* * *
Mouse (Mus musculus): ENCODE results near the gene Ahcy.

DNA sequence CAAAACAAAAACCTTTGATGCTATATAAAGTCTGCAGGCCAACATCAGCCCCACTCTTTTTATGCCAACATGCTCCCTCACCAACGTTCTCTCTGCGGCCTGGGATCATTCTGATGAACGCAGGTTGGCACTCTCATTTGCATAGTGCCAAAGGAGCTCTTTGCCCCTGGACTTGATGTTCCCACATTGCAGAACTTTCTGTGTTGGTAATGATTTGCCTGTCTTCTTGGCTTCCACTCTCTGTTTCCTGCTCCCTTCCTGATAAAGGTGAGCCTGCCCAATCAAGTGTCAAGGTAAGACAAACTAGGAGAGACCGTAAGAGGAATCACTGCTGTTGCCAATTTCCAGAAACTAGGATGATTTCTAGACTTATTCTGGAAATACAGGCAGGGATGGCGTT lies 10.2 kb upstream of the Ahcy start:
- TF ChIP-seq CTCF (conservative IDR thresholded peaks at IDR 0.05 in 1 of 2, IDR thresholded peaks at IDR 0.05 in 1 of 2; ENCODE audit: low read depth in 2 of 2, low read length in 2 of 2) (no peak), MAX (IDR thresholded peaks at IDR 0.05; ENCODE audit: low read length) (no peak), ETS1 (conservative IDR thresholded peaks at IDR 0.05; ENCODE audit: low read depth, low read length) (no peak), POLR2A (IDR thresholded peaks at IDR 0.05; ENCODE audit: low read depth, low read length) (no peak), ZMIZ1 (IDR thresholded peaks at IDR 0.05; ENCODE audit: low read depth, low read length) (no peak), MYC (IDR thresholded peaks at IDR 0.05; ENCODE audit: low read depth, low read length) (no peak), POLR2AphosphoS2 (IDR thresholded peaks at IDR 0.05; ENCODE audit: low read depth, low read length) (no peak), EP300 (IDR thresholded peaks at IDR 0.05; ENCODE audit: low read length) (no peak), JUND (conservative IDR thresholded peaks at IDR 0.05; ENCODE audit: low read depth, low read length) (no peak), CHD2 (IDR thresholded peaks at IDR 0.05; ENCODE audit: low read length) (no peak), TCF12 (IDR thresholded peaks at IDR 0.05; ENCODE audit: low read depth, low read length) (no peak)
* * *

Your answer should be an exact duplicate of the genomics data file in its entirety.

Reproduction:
Mouse (Mus musculus): ENCODE results near the gene Ahcy.

DNA sequence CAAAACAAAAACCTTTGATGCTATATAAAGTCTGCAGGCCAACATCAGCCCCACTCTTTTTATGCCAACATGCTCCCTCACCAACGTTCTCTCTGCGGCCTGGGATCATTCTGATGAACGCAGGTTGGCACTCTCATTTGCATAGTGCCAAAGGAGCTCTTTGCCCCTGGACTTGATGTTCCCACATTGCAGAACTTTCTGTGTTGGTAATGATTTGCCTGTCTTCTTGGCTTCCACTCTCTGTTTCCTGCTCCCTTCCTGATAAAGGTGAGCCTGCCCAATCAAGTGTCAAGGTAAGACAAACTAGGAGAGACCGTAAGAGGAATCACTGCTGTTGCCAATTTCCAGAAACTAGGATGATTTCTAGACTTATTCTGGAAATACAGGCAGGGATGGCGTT lies 10.2 kb upstream of the Ahcy start:
- TF ChIP-seq CTCF (conservative IDR thresholded peaks at IDR 0.05 in 1 of 2, IDR thresholded peaks at IDR 0.05 in 1 of 2; ENCODE audit: low read depth in 2 of 2, low read length in 2 of 2) (no peak), MAX (IDR thresholded peaks at IDR 0.05; ENCODE audit: low read length) (no peak), ETS1 (conservative IDR thresholded peaks at IDR 0.05; ENCODE audit: low read depth, low read length) (no peak), POLR2A (IDR thresholded peaks at IDR 0.05; ENCODE audit: low read depth, low read length) (no peak), ZMIZ1 (IDR thresholded peaks at IDR 0.05; ENCODE audit: low read depth, low read length) (no peak), MYC (IDR thresholded peaks at IDR 0.05; ENCODE audit: low read depth, low read length) (no peak), POLR2AphosphoS2 (IDR thresholded peaks at IDR 0.05; ENCODE audit: low read depth, low read length) (no peak), EP300 (IDR thresholded peaks at IDR 0.05; ENCODE audit: low read length) (no peak), JUND (conservative IDR thresholded peaks at IDR 0.05; ENCODE audit: low read depth, low read length) (no peak), CHD2 (IDR thresholded peaks at IDR 0.05; ENCODE audit: low read length) (no peak), TCF12 (IDR thresholded peaks at IDR 0.05; ENCODE audit: low read depth, low read length) (no peak)